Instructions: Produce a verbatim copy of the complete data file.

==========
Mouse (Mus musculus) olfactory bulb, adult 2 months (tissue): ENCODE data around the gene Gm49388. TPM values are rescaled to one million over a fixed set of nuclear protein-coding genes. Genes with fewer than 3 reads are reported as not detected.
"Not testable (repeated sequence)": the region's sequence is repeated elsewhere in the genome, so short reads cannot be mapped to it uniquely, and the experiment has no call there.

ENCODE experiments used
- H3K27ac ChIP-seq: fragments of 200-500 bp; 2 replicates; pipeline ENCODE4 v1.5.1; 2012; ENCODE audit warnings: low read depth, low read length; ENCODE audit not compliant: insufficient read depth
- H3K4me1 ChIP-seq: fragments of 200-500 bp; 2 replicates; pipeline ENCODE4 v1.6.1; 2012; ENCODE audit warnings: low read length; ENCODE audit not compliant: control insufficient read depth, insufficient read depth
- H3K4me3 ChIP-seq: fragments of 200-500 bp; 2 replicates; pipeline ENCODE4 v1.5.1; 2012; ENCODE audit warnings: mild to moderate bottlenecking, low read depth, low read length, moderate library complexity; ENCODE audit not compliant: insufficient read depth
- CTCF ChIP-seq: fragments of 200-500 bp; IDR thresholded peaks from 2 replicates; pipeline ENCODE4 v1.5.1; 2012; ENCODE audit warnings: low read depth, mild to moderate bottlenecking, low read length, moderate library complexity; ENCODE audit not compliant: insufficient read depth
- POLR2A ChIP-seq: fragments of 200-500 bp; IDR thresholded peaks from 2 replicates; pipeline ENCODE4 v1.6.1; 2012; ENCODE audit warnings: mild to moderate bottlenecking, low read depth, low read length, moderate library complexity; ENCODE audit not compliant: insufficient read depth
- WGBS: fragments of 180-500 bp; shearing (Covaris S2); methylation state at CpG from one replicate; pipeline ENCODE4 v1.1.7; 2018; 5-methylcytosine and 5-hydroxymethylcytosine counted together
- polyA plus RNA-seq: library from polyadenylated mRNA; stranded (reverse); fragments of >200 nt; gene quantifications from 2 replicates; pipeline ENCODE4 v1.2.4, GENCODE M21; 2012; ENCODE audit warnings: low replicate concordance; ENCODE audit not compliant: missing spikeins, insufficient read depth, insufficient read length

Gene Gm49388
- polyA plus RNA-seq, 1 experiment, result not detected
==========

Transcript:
Mouse (Mus musculus) olfactory bulb, adult 2 months (tissue): ENCODE data around the gene Gm49388. TPM values are rescaled to one million over a fixed set of nuclear protein-coding genes. Genes with fewer than 3 reads are reported as not detected.
"Not testable (repeated sequence)": the region's sequence is repeated elsewhere in the genome, so short reads cannot be mapped to it uniquely, and the experiment has no call there.

ENCODE experiments used
- H3K27ac ChIP-seq: fragments of 200-500 bp; 2 replicates; pipeline ENCODE4 v1.5.1; 2012; ENCODE audit warnings: low read depth, low read length; ENCODE audit not compliant: insufficient read depth
- H3K4me1 ChIP-seq: fragments of 200-500 bp; 2 replicates; pipeline ENCODE4 v1.6.1; 2012; ENCODE audit warnings: low read length; ENCODE audit not compliant: control insufficient read depth, insufficient read depth
- H3K4me3 ChIP-seq: fragments of 200-500 bp; 2 replicates; pipeline ENCODE4 v1.5.1; 2012; ENCODE audit warnings: mild to moderate bottlenecking, low read depth, low read length, moderate library complexity; ENCODE audit not compliant: insufficient read depth
- CTCF ChIP-seq: fragments of 200-500 bp; IDR thresholded peaks from 2 replicates; pipeline ENCODE4 v1.5.1; 2012; ENCODE audit warnings: low read depth, mild to moderate bottlenecking, low read length, moderate library complexity; ENCODE audit not compliant: insufficient read depth
- POLR2A ChIP-seq: fragments of 200-500 bp; IDR thresholded peaks from 2 replicates; pipeline ENCODE4 v1.6.1; 2012; ENCODE audit warnings: mild to moderate bottlenecking, low read depth, low read length, moderate library complexity; ENCODE audit not compliant: insufficient read depth
- WGBS: fragments of 180-500 bp; shearing (Covaris S2); methylation state at CpG from one replicate; pipeline ENCODE4 v1.1.7; 2018; 5-methylcytosine and 5-hydroxymethylcytosine counted together
- polyA plus RNA-seq: library from polyadenylated mRNA; stranded (reverse); fragments of >200 nt; gene quantifications from 2 replicates; pipeline ENCODE4 v1.2.4, GENCODE M21; 2012; ENCODE audit warnings: low replicate concordance; ENCODE audit not compliant: missing spikeins, insufficient read depth, insufficient read length

Gene Gm49388
- polyA plus RNA-seq, 1 experiment, result not detected